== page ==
Despite Hungary being a small country with under 10 million in population, it’s rich in hundreds-of-year-old food and wine traditions which make exploring here an endlessly delicious adventure. Hungary’s location in the middle of Europe—surrounded by Austria, Romania, Slovakia, Croatia, Serbia, Slovenia, and Ukraine (and all of their unrelated tongues)—is the biggest factor in the wide-ranging and diverse culinary and wine culture. There are Turkish influences (from the Ottoman period), remnants from the Austro-Hungarian Empire (the era when the cuisines of many nations became intertwined),Jewish influences (which go so deep that the Jewish origin of many well-known dishes aren’t even considered). But there’s no question that Hungarians are committed to their classics, be they ingredients, dishes, or wines. While Budapest has so many impressive restaurants which do a fine job of putting a contemporary spin on things, here are a few ways attendees at the upcoming International Wine Tourism Conference (IWINETC) can experience the classic side of Hungarian cuisine and wine.
Visit a Market Hall
Budapest’s 19th-century Central Market Hall is not only architecturally spectacular, but it’s also one of Europe’s greatest markets. The brick structure, topped with Zsolnay roof tiles, is full of iron, glass, and open space. The basement holds butchers, fishmongers, and colorful pickle stalls with barrels of sauerkraut and more pickles than you may have ever seen in one place. The main level is where most of the action is, with three aisles of fruit, vegetables, and butchers. When it comes to meat, every part is put to good use (as you’ll discover on restaurant menus), bacon is considered vital, and cracklings are sold by the kilogram. Grab alángos (fry bread with sour cream and cheese) upstairs (and perhaps a shot of Unicum to wash it down). Another really special thing about Budapest is that most districts have their own smaller-scale markets, so good ingredients are abundant.
Eat Like a Local
You can start at breakfast by swapping out your bowl of cereal for a hard-core traditional Hungarian village-style breakfast of cheese, charcuterie, fresh vegetables, and thick slices of bread. As you’ll see at the market, the assortment of salami, sausage, bacon, and cured hams is impressive, so breakfast is another chance to taste it! A Hungarian lunch is not really complete without starting with soup. This is your chance to taste an iconic goulash (gulyás), a paprika-rich soup made with beef and potatoes. Like so many Hungarian dishes, it is simple and complex at the same time—elegant enough to be served at Michelin-starred restaurants, yet humble enough to be served at every red-checkered tablecloth eatery. Or go for a lighter vegetable soup or húsleves (consommé). For a main, try a classic chicken paprikás, foiegras, or one of the many stews (pörkölt) that are likely to be on the menu.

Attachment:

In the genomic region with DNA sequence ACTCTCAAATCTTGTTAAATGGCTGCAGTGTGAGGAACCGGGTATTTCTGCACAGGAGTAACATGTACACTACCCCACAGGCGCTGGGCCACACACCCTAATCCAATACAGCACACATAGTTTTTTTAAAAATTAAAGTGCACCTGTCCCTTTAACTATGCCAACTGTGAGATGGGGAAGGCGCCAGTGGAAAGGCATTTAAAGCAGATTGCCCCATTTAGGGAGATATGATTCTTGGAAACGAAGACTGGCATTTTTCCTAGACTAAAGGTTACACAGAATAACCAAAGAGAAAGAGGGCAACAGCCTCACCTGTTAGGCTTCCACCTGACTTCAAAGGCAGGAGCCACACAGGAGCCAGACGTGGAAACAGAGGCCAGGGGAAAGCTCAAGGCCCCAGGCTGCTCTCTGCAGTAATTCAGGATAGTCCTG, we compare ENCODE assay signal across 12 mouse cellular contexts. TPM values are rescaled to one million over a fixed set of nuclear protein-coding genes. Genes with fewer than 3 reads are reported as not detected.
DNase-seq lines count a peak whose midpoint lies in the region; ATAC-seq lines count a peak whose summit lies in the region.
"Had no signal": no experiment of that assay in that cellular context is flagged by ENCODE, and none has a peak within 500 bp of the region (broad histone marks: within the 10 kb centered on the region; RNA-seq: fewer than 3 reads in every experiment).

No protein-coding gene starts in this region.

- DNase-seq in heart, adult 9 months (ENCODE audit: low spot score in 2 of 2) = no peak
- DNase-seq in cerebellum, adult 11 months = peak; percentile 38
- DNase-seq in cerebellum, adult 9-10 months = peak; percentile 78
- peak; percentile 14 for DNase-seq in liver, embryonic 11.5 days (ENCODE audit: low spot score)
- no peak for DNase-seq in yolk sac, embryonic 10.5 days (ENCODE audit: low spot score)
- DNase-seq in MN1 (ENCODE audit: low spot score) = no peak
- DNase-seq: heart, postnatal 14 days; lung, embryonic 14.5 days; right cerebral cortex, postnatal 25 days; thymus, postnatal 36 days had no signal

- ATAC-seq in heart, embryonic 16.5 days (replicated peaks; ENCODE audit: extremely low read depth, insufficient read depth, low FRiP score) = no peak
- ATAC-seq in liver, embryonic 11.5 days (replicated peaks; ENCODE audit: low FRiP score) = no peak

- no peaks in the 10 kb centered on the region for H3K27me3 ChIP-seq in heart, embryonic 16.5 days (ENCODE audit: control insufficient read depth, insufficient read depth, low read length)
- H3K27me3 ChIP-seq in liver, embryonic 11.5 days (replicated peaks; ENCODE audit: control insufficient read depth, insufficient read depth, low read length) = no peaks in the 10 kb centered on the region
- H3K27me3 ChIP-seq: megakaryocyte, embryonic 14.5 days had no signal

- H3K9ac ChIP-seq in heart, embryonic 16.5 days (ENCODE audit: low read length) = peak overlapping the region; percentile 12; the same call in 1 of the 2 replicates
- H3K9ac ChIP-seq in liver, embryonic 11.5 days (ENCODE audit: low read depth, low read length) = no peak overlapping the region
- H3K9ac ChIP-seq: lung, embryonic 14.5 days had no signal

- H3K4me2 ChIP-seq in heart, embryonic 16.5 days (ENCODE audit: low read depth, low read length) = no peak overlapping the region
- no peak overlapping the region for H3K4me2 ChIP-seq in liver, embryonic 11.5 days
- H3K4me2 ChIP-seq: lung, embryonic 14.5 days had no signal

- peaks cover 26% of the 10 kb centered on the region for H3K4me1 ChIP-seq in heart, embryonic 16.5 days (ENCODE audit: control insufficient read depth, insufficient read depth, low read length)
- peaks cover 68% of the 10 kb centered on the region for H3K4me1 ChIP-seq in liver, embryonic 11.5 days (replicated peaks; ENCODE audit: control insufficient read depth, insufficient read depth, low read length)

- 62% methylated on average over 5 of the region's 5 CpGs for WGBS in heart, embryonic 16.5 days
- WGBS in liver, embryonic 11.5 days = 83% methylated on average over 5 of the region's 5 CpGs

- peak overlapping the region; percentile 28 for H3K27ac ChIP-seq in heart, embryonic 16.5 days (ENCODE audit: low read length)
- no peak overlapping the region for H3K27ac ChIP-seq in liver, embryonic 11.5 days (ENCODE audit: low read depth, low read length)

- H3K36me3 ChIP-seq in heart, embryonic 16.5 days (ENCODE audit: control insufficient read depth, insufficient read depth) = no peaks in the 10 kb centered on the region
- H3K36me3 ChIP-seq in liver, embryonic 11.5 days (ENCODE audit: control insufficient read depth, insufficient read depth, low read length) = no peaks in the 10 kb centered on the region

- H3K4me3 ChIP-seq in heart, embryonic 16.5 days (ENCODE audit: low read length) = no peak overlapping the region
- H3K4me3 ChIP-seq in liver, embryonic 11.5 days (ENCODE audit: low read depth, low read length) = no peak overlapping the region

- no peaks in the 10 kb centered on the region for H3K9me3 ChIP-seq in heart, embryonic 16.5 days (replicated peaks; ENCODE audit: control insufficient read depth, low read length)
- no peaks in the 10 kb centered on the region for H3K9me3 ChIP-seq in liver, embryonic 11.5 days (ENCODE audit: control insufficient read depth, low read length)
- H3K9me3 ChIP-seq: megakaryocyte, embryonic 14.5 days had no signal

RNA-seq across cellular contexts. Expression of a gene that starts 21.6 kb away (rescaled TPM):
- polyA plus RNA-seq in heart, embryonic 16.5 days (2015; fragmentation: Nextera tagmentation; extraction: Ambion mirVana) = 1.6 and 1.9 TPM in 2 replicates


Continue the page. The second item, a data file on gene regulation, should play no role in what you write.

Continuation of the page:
Make Time For Coffee and Cake
If you have nowhere pressing to be, find a seat at a great kávéház (such as Centrál) order a strong eszpresszó, and settle in. Try to picture what Budapest’s grand coffeehouses were like in their golden age back around the turn of the 19thcentury when there were nearly 600 of them in Budapest and they were centers of intellectual and social life, with writers and artists treating them as second-homes. Be sure to order cake. Hungary has one of Europe’s great baking traditions, and coffeehouses serve fancy layered cakes like Dobostorta (multiple thin cake layers with chocolate buttercream topped by a shiny solid caramel top) and Esterházytorta (layers of walnut cake and walnut cream). A RigóJancsi (a rich square of chocolate mousse sandwiched between two layers of chocolate cake and topped with a chocolate glaze) or Rákóczi-túrós (short crust and baked curd cheese topped with a lattice of meringue and apricot jam) are also fine choices.
And Drink Local, Too
Hungary is truly a country of wine-lovers where wine is part of the lifestyle. No meal is complete without it!Wine is produced in nearly all parts of the country, and the range (from sparkling, white and rosé, through orange, red, and amber-colored sweet wine) perfectly complements Hungarian cuisine. In the past few decades most of the country’s 22 wine regions have been getting back to focusing on growing indigenous regional grapes, and these often unpronounceable varieties are especially worth seeking out while you are here. Furmint, Juhfark, Hárslevelű, Kadarka, and Kékfrankosare some of the best known and successfultypes, which you’ll find all over. And there are so many other unique wines that can be experienced only here, such as Ezerjó, Kéknyelű, Zéta, IrsaiOlivér, cserszegifűszeres, and cirfandli. Be sure to devote some time to exploring Hungary’s sweet wines—after all, Tokajiaszú is a national treasure, hand-harvested (grape by grape), and only made in years when botrytis invades the vineyards, turning the healthy grapes into shriveled raisin-like berries.
Carolyn Bánfalvi is co-founder Taste Hungary (an award-winning food and wine tour company) and The Tasting Table Budapest (a wine tasting room and independent wine shop in central Budapest). She is also a food and travel writer who has written the culinary guidebooks Food Wine Budapest (Little Bookroom) and The Food and Wine Lover’s Guide to Hungary (Park Kiadó). Carolyn has written about Hungarian food, wine, and travel for publications including Saveur, Explore Parts Unknown, Afar, Gastronomica, Olive, Gourmet, CNN.com, and Frommer’s. She holds an advanced WSET certificate (and is just one exam away from her diploma). Visit The Tasting Table Budapest (BródySándorutca 9, Budapest 1088) to taste from its selection of unique Hungarian wines.